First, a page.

“The participation of the president in the march last year was symbolic as it was an extreme form of legitimisation of the movement. And it was a great mistake. The president showed that radical nationalists are legitimate hosts of a national celebration.
“This is one of the elements which contributed to what happened in the election – a legitimisation of radical groups, which for years were at the fringes of politics,” Pankowski said, referring to recent gains by the far-right.
‘Fight against our faith’
While a raised fist has long been used as a symbol of solidarity and resistance by oppressed groups around the world, in the latter half of the 20th century white nationalists adopted it – the so-called Aryan or White Power fist.
“There is an ongoing fierce fight against our faith and our sacred values,” wrote Robert Bakiewicz, head of the Independence March Association, in an open letter published on its website in October.
“It is happening through the profanation of the holy cross, a blasphemous portrayal of Virgin Mary, promotion of unnatural family model, demands of the right to live in sin against the nature, and the right to kill unborn children. And finally, there is an intensification of attacks against bishops calling these ideologies by their name and dubbing them as a plague.”
Tomasz Kalinowski, an association board member, added: “We want to invoke a patriotic, national slogan, but at the same time a Catholic and Christian one and, with the march, we want to highlight that national identity is inseparable from our Catholic faith.”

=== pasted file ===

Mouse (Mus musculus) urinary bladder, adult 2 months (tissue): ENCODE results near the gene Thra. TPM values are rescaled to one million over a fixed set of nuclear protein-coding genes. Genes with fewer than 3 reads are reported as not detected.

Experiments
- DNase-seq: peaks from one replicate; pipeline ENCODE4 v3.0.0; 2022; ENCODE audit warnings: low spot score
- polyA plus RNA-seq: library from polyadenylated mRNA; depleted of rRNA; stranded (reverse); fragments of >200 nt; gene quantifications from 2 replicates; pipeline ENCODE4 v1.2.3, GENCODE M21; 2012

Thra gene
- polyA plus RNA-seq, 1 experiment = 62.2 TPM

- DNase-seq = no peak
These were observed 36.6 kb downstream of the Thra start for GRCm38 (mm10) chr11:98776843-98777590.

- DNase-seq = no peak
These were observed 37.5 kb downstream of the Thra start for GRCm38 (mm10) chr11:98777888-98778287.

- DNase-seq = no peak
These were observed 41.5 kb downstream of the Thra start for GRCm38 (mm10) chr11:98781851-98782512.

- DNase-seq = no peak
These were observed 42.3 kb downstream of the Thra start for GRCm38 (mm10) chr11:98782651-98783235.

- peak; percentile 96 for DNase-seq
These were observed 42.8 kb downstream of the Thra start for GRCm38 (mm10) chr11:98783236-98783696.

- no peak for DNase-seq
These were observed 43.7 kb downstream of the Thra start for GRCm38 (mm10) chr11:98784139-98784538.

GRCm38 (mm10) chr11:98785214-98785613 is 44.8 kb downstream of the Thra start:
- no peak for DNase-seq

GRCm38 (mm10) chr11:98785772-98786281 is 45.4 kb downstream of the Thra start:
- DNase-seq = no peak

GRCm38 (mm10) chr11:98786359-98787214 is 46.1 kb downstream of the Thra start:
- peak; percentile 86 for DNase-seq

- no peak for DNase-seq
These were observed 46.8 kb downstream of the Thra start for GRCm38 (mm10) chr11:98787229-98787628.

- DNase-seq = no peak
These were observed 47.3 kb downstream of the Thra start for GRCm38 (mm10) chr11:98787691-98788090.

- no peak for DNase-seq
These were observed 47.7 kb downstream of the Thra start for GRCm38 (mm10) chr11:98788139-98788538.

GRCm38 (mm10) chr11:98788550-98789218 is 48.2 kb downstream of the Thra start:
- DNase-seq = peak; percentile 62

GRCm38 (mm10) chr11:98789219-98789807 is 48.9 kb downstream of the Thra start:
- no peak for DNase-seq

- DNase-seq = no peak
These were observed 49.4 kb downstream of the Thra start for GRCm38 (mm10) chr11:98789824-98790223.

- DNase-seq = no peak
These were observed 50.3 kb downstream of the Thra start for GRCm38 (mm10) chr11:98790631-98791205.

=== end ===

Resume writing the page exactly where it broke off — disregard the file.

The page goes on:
The march reflects an ongoing schism between nationalist conservatives and church groups and the liberal sections of Polish society.
The conflict has intensified as LGBT marches have been violently attacked by far-right demonstrators, who accuse members of the sexual minority of being perverts and paedophiles.
More hardline nationalist elements, however, think differently.
“Above all, the Independence March is a political and not a religious event,” said Tomasz Szczepanski, head of the far-right Niklot association. “Secondly, if we are to politically interpret it, it refers to the idea of a Pole-Catholic and the church as a national institution. This could have been defendable in the 19th century, but not today.”
During the march on Monday, nationalist activists gathered signatures to support a bill against property restitution.
The bill is designed to target the heirless properties that belonged to Jews and were appropriated by the Nazis during World War II.
While by law such property becomes a state asset, nationalists fear Jewish restitution organisations, with support from the US government, could try to reclaim them.
In October’s parliamentary elections, Konfederacja, a party of hardline free-market groups and far-right nationalists close to the Independence March circles, received 6.8 percent of the vote – bringing their representatives into parliament for the first time.
Other groups, including left-wing Antifa, were also to hold demonstrations on Monday in Warsaw, although far fewer participants were expected than the nationalists.